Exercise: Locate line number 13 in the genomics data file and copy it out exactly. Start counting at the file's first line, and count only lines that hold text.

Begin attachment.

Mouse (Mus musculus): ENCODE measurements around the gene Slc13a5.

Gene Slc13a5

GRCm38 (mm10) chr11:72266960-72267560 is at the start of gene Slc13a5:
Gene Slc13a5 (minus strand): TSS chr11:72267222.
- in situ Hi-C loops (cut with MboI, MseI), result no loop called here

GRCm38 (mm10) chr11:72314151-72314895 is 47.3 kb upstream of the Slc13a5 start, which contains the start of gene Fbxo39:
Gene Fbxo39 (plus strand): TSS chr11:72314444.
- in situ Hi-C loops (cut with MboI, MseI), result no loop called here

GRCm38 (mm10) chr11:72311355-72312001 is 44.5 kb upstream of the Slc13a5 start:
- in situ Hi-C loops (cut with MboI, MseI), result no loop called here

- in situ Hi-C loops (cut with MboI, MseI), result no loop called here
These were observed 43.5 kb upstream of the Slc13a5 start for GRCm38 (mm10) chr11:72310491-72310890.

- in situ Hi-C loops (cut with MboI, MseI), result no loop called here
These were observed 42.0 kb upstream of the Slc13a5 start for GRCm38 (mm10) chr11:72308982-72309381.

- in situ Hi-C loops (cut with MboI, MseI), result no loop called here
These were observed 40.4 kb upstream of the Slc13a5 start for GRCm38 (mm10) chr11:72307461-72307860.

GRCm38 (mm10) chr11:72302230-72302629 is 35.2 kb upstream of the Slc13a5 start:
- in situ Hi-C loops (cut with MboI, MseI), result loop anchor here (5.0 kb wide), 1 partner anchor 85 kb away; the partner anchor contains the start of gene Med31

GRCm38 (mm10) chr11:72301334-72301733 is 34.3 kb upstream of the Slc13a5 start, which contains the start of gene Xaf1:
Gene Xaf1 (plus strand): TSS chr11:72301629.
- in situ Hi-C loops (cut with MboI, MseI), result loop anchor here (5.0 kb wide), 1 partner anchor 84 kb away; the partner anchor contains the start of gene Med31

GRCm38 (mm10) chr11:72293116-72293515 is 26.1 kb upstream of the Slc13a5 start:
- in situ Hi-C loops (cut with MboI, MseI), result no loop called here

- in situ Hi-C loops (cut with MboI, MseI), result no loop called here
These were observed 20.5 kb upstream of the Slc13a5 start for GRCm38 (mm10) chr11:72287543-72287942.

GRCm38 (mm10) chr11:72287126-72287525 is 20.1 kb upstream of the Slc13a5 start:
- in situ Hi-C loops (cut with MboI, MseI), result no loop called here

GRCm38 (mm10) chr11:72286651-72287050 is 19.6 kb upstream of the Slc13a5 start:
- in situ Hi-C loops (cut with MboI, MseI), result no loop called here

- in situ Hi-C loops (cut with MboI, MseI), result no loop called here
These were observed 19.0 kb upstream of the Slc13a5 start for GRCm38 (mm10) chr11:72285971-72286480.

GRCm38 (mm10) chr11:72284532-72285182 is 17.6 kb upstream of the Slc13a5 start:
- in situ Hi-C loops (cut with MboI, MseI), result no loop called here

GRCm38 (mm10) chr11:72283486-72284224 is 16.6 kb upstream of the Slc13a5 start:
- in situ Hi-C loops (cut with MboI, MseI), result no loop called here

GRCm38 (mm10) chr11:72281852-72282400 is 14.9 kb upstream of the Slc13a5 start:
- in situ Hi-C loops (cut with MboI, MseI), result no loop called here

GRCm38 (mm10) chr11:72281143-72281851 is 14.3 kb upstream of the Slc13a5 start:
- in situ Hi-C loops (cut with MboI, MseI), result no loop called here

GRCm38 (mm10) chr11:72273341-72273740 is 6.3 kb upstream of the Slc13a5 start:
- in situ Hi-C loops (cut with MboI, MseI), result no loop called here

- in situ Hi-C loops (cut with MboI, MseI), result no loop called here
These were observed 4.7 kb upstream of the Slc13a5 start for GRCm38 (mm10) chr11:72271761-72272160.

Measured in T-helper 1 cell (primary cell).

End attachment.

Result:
- in situ Hi-C loops (cut with MboI, MseI), result no loop called here